It was day 5 of the fast plant planting. Over the weekend we miscalculated the water and some reservoirs went dry. We have about 90 sprouts now which will be more than enough. I have a fan on them and a light as close as I can get.


Tomorrow is a challenging day because our school schedule is changed for graduation writing exam testing. Pretty much only 25 minute classes. perfect for some reassessment but I’d rather have the 52 minutes. I plan on dedicating the rest of the week in AP biology to the phylogeny BLAST lab and in honors a population ecology modeling activity and food chains.

153 – Modeling Primary Production and Fast Plants Planting

Today in honors biology we talked about models, their limitations and their strengths. Then we reinvented the old AP biology DO lab for an exploration of NPP. It was the first time using CBLs and DO probes and I was less than overwhelmed. Probably just as erratic as the Winkler method. But we got data and judging by the standard deviations of the 4 class data, if nothing else we were consistent.

The bugbear will be the analysis on Monday considering my students accept nothing less than perfect data. 🙂 We will discuss what they think is “supposed to happen” and what really did. It is always fun for me, having at one point in my life a huge data set that my professional life depended on and not having a clue to what it meant (initially).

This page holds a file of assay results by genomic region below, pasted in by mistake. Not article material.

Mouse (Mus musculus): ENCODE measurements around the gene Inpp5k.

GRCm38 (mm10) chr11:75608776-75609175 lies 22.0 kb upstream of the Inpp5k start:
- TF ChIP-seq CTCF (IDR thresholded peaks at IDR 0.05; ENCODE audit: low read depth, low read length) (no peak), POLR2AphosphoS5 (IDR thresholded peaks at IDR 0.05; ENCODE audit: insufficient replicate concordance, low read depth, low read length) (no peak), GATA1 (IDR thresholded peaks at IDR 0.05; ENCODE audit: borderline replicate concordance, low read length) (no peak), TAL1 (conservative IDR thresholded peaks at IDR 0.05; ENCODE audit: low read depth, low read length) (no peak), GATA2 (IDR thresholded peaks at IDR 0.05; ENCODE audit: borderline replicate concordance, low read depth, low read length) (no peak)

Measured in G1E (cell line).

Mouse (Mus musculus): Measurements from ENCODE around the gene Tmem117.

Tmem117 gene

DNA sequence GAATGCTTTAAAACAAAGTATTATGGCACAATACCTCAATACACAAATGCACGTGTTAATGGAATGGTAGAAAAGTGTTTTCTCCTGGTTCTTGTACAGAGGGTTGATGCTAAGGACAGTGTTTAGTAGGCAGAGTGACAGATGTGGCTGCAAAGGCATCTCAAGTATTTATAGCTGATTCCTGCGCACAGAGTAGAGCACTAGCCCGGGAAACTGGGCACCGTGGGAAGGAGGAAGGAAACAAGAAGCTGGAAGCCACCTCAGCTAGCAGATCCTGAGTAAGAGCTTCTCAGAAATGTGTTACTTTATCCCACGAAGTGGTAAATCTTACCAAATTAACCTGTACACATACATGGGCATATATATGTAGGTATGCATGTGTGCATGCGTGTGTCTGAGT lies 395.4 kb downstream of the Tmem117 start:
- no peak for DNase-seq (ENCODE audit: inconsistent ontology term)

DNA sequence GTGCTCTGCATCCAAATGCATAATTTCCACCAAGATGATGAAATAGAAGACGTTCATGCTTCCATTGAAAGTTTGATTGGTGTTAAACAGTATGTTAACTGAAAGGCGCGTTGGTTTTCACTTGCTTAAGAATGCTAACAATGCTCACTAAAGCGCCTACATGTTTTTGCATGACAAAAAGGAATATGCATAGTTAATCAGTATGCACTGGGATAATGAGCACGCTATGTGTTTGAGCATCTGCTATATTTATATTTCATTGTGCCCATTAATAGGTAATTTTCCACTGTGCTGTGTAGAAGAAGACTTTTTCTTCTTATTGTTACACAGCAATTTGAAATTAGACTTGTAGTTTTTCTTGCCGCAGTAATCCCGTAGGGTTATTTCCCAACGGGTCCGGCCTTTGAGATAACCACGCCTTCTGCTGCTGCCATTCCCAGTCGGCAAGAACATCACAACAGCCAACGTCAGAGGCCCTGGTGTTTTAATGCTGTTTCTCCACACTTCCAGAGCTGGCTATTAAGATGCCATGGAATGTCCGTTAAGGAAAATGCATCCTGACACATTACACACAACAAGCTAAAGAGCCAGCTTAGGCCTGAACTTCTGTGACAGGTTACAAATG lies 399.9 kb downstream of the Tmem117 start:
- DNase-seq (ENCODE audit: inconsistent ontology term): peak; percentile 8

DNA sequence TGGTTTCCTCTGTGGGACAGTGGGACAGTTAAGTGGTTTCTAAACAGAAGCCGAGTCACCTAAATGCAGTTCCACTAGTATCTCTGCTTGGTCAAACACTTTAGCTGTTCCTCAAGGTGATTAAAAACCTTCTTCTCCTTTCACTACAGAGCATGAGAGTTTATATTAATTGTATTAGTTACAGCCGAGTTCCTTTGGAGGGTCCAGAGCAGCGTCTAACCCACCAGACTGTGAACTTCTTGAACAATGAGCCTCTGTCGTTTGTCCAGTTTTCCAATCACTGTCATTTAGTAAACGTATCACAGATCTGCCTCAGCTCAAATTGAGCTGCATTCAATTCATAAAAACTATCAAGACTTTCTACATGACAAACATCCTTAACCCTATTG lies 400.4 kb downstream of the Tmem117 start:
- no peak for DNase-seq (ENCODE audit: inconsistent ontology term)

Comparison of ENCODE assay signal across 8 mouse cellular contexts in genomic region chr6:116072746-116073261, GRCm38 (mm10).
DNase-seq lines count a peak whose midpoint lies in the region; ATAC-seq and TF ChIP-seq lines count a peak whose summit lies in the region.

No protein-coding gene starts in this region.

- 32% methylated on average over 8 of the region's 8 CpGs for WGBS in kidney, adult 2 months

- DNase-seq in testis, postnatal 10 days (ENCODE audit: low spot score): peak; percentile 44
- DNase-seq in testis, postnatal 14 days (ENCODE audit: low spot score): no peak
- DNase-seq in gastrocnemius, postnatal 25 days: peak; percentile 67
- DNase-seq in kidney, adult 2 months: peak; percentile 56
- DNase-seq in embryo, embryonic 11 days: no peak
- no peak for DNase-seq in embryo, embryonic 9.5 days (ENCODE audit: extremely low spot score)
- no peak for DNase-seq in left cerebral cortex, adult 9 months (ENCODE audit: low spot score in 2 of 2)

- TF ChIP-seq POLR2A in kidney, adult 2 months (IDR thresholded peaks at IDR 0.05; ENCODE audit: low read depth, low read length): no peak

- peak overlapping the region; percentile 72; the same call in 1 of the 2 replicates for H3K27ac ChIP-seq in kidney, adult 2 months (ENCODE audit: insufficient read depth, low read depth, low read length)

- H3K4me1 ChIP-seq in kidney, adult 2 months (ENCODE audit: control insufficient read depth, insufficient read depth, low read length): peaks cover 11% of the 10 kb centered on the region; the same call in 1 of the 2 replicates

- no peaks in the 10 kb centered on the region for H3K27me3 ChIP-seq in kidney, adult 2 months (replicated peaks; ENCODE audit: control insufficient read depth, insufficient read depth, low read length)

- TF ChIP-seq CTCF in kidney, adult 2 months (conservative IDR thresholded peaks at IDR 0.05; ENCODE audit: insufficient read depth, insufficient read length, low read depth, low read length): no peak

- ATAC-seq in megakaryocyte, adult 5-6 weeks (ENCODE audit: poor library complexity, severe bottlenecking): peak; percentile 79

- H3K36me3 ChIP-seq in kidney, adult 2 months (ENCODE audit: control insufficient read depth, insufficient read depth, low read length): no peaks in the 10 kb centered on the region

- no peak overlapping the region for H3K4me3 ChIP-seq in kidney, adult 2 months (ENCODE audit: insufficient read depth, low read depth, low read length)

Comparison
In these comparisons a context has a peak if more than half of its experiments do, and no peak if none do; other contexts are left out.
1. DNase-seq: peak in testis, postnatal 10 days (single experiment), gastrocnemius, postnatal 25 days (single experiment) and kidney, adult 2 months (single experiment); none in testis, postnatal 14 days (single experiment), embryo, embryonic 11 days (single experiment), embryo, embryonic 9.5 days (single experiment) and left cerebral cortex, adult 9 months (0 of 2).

In AP biology we planted seeds for the artificial selection lab. The kid were into it and felt like it was near to “real biology”. We planted almost 70 plants which i think will be enough. They liked the premise of the lab but were not so confident in their ability to keep up with watering and being an overall farmer.

Tomorrow is test day for both classes so maybe I will drop some philosophy.

154 – Raging Full On

Today in honors biology we discussed energy transfer in ecosystems and trophic levels. The kids worked through the Energy Pyramid POGIL in 15 minute increments and we discussed at the end of each increment. The POGIL was perfect for the learning objectives and my new active learning set up really emphasizes the sharing spirit of the POGIL modeling technique.

In my room right now I have 4 experiments going at once. I am at capacity. We have three long terms experiments and one short term. The long term experiments are the desktop ecosystems, Winogradsky columns and Artificial Selection and the short term experiment is the Aquatic Primary Productivity lab. I have 3 sets of light banks going on as well.


In AP biology today we also did a POGIL but in the middle of a short lecture on homologies. I lectured for 20 minutes with Q and A mixed in, and then we did a short model of structural homologies. Tomorrow we will plant our Fast Plants and work on the molecular clock assignment.

155 – Primary Productivity and Selection Coefficient

Today in honors biology I gave kids some time to prepare their refutation essay on whether all interactions between organisms in the ecosystem must be competitive. They were issued a co-authored document template via Doctopus which allowed each kids equal editing rights. They had this delivered to their assignments folder and they have been working on it little by little each day outside of class.